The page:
To confirm this result, we performed accepter photobleaching with the FRET pair mTurquoise as donor and enchanced YFP (eYFP) as accepter fluorophore. Cells expressing only SPC42-mTurquoise served as negative donor controls. Maximum FRET efficiency was measured in diploid SPC42-eYFP/SPC42-mTurquoise cells in which the SPB comprised a layer throughout which Spc42-eYFP and Spc42-mTurquoise were evenly distributed. Next, we performed accepter photobleaching at different stages of the mating process. No FRET signal was measured before karyogamy. However, a FRET signal appeared at the SPB upon fusion of the two SPBs (Fig. 2 G). To test for the exchange of Spc42 molecules from both cell pools, nocodazole was added to mating Spc42-eYFP and Spc42-mTurquoise cells to prevent karyogamy/SPB fusion, which usually take place within 15 min after cell fusion (Gibeaux et al., 2013). The appearance of Spc42-eYFP in the Spc42-mTurquoise SPB was quantified to analyze the exchange between both Spc42 pools. The result indicates that there was only minor recruitment of Spc42-eYFP to the Spc42-mTurquoise SPB 30 min after nocodazole addition (Fig. S2 D, mating: before SPB fusion and right images). These data are suggestive of binding and partial mixing of the Spc42-eYFP and Spc42-mTurquoise layers of the two SPBs during SPB fusion as part of the mating process.

Insertion of the Spc42–Spc29 polymer into the NE

The satellite-derived Spc42–Spc29 obelisk fused with the mSPB shortly after α-factor removal or became layered onto the cytoplasmic surface of the NE opposite to the mSPB (Fig. 2 A). In the latter case, cells separated the two SPBs and assembled a mitotic spindle as determined by live-cell imaging (Fig. 3 A). Analysis of this class by EM showed two NE-inserted SPBs (Fig. 3 B). Live-cell imaging also showed arrested large-budded cells with a single SPB (Fig. 3 C). This phenotype most likely reflects the product of an SPB fusion event. In this study, the arched Spc42 polymer (Fig. 2 A) flattened on top of the NE (Fig. 3 D). It either resided on top of the bridge while still being anchored to its distal end (class I), or it detached from the bridge end and now covered the nuclear rim where the DP normally inserts (class II). In class I, the mSPB was >200 nm and therefore larger than the SPBs of WT cells. Moreover, the central plaque of the mSPB frequently detached from the NE. Collectively, these data suggest that the Spc42–Spc29 fusion structure had inserted into the opening of the mSPB. In the second class, the Spc42–Spc29 portion that occupied the nuclear rim on the opposite side of the bridge to the mSPB eventually organized nuclear MTs, indicative of insertion into the NE, while remaining connected to the mSPB (Fig. 3 D). This most likely reflects the normal insertion of the DP.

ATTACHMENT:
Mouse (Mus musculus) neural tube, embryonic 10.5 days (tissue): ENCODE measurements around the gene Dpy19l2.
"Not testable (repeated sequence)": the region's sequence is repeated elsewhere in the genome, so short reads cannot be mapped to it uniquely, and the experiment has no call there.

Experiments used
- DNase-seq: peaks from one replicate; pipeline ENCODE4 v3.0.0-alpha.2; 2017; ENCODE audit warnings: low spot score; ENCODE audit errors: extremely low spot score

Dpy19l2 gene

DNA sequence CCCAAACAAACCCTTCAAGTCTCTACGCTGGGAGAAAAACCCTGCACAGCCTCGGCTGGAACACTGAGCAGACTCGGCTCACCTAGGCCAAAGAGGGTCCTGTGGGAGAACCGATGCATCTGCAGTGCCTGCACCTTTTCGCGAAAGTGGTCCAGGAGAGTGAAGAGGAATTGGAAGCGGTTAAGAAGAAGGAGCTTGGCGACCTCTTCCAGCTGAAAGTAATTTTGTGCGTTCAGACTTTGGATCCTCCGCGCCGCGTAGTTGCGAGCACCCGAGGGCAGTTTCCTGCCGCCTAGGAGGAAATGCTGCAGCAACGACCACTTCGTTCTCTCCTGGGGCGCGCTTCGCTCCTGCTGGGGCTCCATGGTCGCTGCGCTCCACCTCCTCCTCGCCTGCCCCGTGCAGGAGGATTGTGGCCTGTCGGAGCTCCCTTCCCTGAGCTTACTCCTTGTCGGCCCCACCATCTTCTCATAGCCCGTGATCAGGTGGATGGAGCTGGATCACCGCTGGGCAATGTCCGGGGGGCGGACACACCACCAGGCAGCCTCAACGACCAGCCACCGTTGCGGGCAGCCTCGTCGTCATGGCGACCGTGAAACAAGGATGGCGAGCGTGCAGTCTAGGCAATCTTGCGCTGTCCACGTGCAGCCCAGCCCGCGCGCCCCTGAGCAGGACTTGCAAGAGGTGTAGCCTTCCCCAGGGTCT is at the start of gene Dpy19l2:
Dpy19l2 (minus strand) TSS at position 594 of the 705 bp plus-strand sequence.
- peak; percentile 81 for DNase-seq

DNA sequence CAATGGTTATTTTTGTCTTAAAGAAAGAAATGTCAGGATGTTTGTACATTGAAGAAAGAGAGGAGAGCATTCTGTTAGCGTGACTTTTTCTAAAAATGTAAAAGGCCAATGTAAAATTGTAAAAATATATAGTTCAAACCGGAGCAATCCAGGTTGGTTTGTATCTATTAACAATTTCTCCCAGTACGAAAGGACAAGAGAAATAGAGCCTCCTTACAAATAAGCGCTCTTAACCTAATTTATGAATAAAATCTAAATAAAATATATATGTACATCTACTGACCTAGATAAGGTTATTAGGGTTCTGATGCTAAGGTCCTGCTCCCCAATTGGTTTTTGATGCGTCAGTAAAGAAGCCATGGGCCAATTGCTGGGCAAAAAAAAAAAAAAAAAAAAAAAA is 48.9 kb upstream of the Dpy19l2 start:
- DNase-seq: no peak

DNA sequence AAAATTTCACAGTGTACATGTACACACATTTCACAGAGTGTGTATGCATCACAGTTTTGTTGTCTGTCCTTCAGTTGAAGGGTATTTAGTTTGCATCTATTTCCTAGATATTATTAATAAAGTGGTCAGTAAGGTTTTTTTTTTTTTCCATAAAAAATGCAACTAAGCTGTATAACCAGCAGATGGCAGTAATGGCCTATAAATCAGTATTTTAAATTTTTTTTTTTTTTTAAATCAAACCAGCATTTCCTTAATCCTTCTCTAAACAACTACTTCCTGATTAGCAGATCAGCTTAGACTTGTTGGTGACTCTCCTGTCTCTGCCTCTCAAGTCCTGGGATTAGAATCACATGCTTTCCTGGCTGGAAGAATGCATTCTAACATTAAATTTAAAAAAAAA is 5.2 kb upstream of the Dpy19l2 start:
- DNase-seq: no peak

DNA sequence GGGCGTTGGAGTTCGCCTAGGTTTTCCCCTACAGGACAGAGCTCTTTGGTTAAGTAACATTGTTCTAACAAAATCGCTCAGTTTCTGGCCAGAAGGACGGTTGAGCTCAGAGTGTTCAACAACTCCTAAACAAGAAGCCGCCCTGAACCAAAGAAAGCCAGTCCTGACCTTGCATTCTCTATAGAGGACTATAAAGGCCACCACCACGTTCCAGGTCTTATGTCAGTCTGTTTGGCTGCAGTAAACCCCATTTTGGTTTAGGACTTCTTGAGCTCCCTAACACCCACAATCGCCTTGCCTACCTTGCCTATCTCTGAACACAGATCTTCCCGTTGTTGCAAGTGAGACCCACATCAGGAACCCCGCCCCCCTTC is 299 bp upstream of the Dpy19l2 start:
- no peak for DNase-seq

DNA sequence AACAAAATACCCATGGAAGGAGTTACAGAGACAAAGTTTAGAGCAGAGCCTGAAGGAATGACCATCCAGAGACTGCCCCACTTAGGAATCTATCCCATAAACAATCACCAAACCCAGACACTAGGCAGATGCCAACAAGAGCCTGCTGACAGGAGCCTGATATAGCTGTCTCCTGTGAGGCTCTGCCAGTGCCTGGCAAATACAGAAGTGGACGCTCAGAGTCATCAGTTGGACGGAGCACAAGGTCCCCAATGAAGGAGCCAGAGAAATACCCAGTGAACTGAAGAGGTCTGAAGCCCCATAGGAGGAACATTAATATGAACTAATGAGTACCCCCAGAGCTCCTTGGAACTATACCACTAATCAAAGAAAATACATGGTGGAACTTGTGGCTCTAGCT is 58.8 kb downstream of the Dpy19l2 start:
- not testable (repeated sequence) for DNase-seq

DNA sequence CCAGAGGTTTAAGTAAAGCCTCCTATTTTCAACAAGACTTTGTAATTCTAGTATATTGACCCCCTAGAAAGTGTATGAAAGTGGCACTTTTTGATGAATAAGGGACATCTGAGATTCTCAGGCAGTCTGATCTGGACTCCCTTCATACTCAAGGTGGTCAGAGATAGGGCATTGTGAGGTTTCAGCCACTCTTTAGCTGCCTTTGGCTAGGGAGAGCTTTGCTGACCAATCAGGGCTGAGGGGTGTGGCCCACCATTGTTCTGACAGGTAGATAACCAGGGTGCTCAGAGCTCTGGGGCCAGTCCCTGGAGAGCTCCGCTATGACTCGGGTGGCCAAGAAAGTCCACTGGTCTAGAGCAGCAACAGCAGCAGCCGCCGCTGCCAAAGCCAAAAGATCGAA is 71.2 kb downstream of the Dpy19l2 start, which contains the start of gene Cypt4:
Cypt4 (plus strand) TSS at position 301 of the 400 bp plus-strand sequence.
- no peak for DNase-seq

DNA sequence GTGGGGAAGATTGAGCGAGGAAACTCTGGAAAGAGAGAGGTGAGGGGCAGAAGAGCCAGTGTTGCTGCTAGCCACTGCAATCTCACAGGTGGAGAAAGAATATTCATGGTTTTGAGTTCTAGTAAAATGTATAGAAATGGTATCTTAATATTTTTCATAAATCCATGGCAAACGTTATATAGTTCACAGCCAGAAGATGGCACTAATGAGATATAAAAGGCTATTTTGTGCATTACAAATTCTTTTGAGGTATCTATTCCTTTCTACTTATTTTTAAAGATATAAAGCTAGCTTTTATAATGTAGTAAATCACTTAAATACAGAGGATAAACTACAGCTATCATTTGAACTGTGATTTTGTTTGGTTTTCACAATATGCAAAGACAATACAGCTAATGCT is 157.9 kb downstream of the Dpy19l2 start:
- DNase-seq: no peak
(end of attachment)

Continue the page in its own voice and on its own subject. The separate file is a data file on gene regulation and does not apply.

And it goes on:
At later time points, the fusion SPB was completely embedded in the NE in all cells. The enlarged SPBs organized two directional MT bundles, suggestive of two distinct functional domains (Fig. 3 E). Consistent with this notion, fused SPBs showed two pronounced central-plaque Spc42-mCherry densities by SIM (Fig. 3 F). These findings suggest that cells can insert the fused SPB into the NE via either the opening provided by the mSPB or into an opening at the distal end of the bridge.

SPIN components at the inserting SPB

To gain insight into the function of SPIN proteins beyond NE fusion, we followed the signal intensity of yeGFP-tagged SPIN proteins by live-cell imaging. This was done in WT cells and cells with a G1-assembled Spc42–Spc29 obelisk. First, we analyzed Spc110-yeGFP in WT because Spc110 recruitment to the SPB marks the time point at which the new SPB inserts into the NE (Kilmartin et al., 1993; Elliott et al., 1999). Spc110-yeGFP was recruited between 20 and 32 min after α-factor release, and the signal decreased, with SPB separation between 32 and 36 min (Fig. 4 A, unicolor and stripped areas). In contrast, the bridge component Sfi1-yeGFP that has already incorporated into the duplicating SPB before α-factor arrest (Burns et al., 2015; Seybold et al., 2015) remained constant between 0 and 32 min and then split in half with SPB separation. All SPIN components including Mps3 showed an increase in signal intensity with SPB insertion followed by a drop during SPB separation (Fig. 4 A). Thus, SPIN proteins are recruited during the insertion of the SPB into the NE.